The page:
life imitates art

They say it’s the Mediterranean light and the skies, swept clear by the constant tramuntana wind. The harmony of the landscape, green on the inland plane, blue along the rugged coastline. The solitary old farmhouses, with plenty of room for spacious studios; the local people, used to welcoming without judgement. Whatever the reason, the Empordà, the northeasternmost comarca of the province of Girona where Catalonia borders France, is a land of artists, a haven that exerts a magnetic attraction on painters and sculptors. In the 1930s, when it was still an unexplored Eden, the area was first discovered by those fleeing the impending war, then by escapees from occupied Europe. For Marc Chagall, one of the earliest arrivals, it was a “Blue Paradise.” Years later Truman Capote chose as it as his writing retreat. In the 1950s Hollywood made it the backdrop of films starring Liz Taylor and Ava Gardner. And when Dalí set up home in Port Lligat, the stream of artists became never-ending: Magritte, Picasso, Man Ray and García Lorca, to name but a few. This Empordà, with its artistic heritage, which is also the Empordà of traditional ceramics and fortified medieval villages, was the one that captivated us.

terra cuita

Sitting in the light from one of the studio windows, facing the small pots that contain colors she made herself, she draws on a ceramic bowl using a pointed metal stylus as if it were pencil. With an expert touch and the style she inherited from her aunt, she sketches a fish that she will later paint with a brush or a rubber bulb and a dropper. Rosa Maria and her two sisters, Núria and Maria Puigdemont, are the third generation of their family to run this craft pottery workshop in La Bisbal, capital of the “Empordanet,” the affectionate local nickname for the Baix Empordà region, in the province of Girona. La Bisbal has been known for its pottery-making for 500 hundred years, and has a history of ups and downs associated with it, but nevertheless the industry has survived, making the town one of the most important centers of ceramics production in Catalonia. There are four reasons why “pottery” and “La Bisbal” are practically synonymous. Restorer Toni Bofill lays them out for us at La Bisbal’s Terracotta Museum, dedicated to pottery and industrial ceramics, which has retained the name of the former nineteenth century ceramic tile factory that houses it. The first reason is the proximity of the mountain massif of Les Gavarres, the source of the charcoal and firewood needed for the kilns.The excellent quality of the area’s raw materials is the second reason. Two different clays can be found, one red and the other white, both unusually malleable. The climate, ideal for drying the clay in summer and storing it over the winter, is the third.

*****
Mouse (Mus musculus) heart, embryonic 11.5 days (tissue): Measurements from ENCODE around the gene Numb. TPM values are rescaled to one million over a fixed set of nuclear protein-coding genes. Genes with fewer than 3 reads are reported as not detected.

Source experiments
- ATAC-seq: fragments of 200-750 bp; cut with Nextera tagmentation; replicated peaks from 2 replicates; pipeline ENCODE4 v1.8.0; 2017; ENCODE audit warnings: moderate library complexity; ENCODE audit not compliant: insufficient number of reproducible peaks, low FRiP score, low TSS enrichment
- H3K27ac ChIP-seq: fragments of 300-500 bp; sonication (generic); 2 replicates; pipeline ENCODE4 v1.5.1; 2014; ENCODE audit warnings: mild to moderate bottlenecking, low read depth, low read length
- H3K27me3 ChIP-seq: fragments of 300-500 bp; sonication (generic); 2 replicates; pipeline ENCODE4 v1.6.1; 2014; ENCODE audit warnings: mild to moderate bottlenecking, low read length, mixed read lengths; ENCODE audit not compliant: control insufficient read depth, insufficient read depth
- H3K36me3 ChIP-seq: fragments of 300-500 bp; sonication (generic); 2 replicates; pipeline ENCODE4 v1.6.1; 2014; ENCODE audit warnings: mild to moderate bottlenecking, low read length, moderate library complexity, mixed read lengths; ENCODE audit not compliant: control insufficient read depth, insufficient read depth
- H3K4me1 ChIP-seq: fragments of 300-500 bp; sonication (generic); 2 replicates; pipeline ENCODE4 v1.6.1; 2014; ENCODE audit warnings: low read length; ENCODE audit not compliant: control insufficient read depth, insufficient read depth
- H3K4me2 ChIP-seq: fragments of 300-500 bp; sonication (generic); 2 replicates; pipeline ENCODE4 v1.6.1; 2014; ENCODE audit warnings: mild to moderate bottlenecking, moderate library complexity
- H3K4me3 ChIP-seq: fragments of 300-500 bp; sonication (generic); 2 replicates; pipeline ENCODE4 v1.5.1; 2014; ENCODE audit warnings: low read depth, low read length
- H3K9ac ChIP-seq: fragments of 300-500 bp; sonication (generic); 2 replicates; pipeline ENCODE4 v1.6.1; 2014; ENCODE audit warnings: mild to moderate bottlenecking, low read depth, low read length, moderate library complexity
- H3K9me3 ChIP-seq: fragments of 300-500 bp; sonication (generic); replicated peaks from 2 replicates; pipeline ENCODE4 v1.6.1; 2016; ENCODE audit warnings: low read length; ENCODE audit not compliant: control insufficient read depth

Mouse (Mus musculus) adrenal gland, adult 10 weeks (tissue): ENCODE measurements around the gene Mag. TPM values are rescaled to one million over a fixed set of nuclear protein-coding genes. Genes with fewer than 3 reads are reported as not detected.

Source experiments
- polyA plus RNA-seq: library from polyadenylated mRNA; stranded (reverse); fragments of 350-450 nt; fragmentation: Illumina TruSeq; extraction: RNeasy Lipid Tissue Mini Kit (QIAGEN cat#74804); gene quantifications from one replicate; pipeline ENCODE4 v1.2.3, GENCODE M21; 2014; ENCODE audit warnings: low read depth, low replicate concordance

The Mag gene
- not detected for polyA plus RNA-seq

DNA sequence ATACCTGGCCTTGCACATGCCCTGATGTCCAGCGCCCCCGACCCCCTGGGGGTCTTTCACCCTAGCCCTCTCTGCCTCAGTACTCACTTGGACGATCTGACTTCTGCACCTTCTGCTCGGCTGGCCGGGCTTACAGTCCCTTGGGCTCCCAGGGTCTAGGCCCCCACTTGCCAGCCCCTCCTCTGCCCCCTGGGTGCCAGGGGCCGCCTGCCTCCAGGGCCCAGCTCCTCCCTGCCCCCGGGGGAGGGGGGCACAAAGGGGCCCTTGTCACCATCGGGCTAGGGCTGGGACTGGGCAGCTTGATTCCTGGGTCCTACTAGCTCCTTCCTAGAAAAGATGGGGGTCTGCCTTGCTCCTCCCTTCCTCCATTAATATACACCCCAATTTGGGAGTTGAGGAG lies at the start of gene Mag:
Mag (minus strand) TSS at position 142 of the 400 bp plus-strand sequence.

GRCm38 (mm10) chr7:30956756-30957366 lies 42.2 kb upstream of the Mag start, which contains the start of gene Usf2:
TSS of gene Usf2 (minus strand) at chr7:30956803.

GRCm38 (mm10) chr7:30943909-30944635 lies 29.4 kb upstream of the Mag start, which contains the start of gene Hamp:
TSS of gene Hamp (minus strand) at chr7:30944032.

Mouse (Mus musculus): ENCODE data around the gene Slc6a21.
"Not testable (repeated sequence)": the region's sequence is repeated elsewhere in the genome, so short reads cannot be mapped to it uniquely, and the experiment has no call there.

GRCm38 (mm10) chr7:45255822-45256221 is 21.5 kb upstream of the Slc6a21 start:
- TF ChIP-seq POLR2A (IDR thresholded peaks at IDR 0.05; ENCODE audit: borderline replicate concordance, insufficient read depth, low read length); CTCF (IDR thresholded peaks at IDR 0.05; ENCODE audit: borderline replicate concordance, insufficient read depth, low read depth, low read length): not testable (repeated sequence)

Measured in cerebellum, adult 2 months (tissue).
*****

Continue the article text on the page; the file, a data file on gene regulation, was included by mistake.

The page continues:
However, this environment, however favorable, would never have borne fruit without the vital work of families of artisans, who have cultivated the tradition and passed it on, and today can boast their own trademark and certificate of origin, Cerámica de la Bisbal, to protect their products. La Bisbal pottery is characterized by its popular appeal, its practicality and — probably its most noticeable trait — its vivid use of color. Ceramics with bright, saturated pigments, glazed and kiln-fired for eleven hours at 1000ºC. Historically, the town produced all kinds of pots for domestic and agricultural use, including the botijos that are now among the most coveted pieces. Over time, a ceramic tile industry grew up, and four signature colors became dominant: straw yellow, an earthy red, bottle green and navy blue. From the 1940s onwards, with the emergence of new materials such as plastic and stainless steel, and the decline in the rural economy, pots ceased to be essential and became purely decorative. This might have meant the end of La Bisbal’s potteries, but with the region’s tourist boom, only a few years later, traditional pots became popular as souvenirs and decorative objects, and some workshops were able to adapt to the new market.

within the walls

The medieval Baix Empordà was a hive of activity, and left its mark on the region’s architecture. An area was crisscrossed by roads and trade routes, it was frequently the site of conflict. To improve their visibility and their defenses, towns were built on the tops or the sides of hills. Peratallada’s sprawling feudal manor house grew up around a castle built on a huge rock, whose stone sides were cut vertically to increase the height of the main structure, the crenellated “Torre de l’Homenatge.” This is the origin of the town’s name, the Latin petra scissa giving the Catalan pedra tallada: hewn stone. With three walls and a deep moat, it was an impregnable fortress, under which, according to legend, there are still secret underground passageways that lead to the nearby woods.